Verbal communication presents significant challenges for an introverted culture, so many Japanese use drinking to forge connections—as captured by the phrase “nomunication,” stemming from the Japanese verb nomu (“to drink”). A bit of social lubricant goes a long way to building confidences. Japanese journalists are expected to woo their sources over drinks, knowing that no worthy scoop is ever won during the daytime. Same goes for business, where important deals are made over private dinners.

The etiquette: If your boss or business counterpart invites you out for a drink, accept with gusto. A declined invitation from an employee is often considered an insult. So, out of respect for his or her authority, join your business partner for a beer.

Upon arrival, look for cues on where to sit. The Japanese love pampering guests and often will insist on their VIPs taking the best seat, which is usually the one closest to a wall.

It’s also considered polite to pour for your neighbor in Japan. So if the person sitting next to you orders a beer, be sure to grab the bottle and pour the brew into his or her frosted glass.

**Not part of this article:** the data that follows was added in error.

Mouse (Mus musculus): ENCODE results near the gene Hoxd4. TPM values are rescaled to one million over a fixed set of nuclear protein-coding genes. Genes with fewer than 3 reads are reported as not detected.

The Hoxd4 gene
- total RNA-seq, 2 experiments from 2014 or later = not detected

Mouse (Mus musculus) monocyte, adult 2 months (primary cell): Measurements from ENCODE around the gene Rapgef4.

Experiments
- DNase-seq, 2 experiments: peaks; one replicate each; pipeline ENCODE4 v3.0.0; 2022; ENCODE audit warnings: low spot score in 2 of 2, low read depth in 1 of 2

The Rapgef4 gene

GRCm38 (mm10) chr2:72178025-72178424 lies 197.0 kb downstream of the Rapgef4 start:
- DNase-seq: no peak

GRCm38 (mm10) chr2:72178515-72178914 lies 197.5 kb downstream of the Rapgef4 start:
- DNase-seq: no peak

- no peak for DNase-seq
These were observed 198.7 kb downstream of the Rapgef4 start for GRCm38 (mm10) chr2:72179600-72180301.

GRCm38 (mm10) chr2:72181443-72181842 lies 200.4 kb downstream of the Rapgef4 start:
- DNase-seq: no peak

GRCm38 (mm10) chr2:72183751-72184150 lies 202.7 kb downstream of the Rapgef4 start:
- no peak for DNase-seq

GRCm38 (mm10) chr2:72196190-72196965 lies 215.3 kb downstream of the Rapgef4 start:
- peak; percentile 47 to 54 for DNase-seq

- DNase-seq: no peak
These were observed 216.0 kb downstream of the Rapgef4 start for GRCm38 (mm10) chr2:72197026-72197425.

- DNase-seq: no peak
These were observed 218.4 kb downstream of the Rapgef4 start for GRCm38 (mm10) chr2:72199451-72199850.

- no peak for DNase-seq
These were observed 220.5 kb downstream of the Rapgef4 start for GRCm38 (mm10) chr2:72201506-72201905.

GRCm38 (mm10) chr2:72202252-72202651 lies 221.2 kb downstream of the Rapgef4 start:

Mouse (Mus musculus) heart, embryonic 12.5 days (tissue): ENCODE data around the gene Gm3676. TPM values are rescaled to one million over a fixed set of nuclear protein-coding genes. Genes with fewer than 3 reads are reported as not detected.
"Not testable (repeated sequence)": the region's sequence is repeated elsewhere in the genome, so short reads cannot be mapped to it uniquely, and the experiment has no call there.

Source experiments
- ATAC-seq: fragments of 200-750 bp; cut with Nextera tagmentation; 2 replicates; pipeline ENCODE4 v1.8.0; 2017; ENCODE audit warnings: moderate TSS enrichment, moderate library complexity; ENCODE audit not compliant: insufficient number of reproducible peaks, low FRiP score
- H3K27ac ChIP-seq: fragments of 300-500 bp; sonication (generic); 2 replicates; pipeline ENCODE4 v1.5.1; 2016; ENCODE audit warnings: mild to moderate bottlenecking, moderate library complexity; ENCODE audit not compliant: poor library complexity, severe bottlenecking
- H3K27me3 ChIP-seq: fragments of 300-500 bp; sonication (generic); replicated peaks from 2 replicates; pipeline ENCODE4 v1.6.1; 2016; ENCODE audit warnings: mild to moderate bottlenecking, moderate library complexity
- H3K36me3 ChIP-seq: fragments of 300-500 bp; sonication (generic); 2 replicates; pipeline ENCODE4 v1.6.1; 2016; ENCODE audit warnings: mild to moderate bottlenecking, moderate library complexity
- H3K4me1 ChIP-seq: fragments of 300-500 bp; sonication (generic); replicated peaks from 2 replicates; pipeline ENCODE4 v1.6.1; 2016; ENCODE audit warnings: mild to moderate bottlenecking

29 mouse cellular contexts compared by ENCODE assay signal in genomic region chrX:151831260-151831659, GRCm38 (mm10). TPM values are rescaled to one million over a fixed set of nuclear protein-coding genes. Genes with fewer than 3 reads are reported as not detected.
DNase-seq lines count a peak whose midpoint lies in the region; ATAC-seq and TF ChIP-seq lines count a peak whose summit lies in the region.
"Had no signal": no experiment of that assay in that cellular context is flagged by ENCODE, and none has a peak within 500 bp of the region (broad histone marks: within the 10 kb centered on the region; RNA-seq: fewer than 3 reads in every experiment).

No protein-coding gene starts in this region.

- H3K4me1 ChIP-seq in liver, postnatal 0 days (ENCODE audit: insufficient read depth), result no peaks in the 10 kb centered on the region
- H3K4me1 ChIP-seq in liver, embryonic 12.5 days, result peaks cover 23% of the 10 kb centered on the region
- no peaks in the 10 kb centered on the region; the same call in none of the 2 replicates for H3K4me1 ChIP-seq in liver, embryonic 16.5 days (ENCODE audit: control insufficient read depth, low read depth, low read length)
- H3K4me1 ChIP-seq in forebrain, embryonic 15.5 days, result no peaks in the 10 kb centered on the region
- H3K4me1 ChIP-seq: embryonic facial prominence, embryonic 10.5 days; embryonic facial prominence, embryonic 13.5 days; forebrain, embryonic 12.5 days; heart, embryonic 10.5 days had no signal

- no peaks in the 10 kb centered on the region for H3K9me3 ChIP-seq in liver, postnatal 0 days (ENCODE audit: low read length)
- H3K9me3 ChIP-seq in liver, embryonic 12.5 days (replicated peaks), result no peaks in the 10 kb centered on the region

You may not always want to take your boss up on a night out after work, but here’s some incentive: The last rule of Japanese business drinking etiquette is that your superior or the party courting you always pays. Enjoy!

Why you shouldn’t order: Blend in with your Japanese counterparts by allowing your host to order for you. Beer is the Japanese salaryman’s drink of choice. Kirin, Sapporo and Asahi are some of the top brands that you’ll find on any bar menu. Another option is a tokkuri of sake or glass of shochu, a distilled grain alcohol that can either be taken straight or diluted with water. Your host will often make this crucial decision for the entire table. If your negotiations have reached the point where you can call your counterpart your friend, then you may request a specialty drink—though you should still allow him or her to order it for you.

Where to go: The most common type of watering hole in Japan is an izakaya. Traditionally, an izakaya serves Japanese staples like yakitori, sashimi and oden, although these days some of them have Western food, too. Most of these bars are known for their affordability, particularly chain izakaya restaurants that cater to large groups. Izakaya are easily found throughout Tokyo, especially near subway stations. Some of the best-known izakaya districts are Shinbashi, Kagurazaka, Akasaka and Asakusa.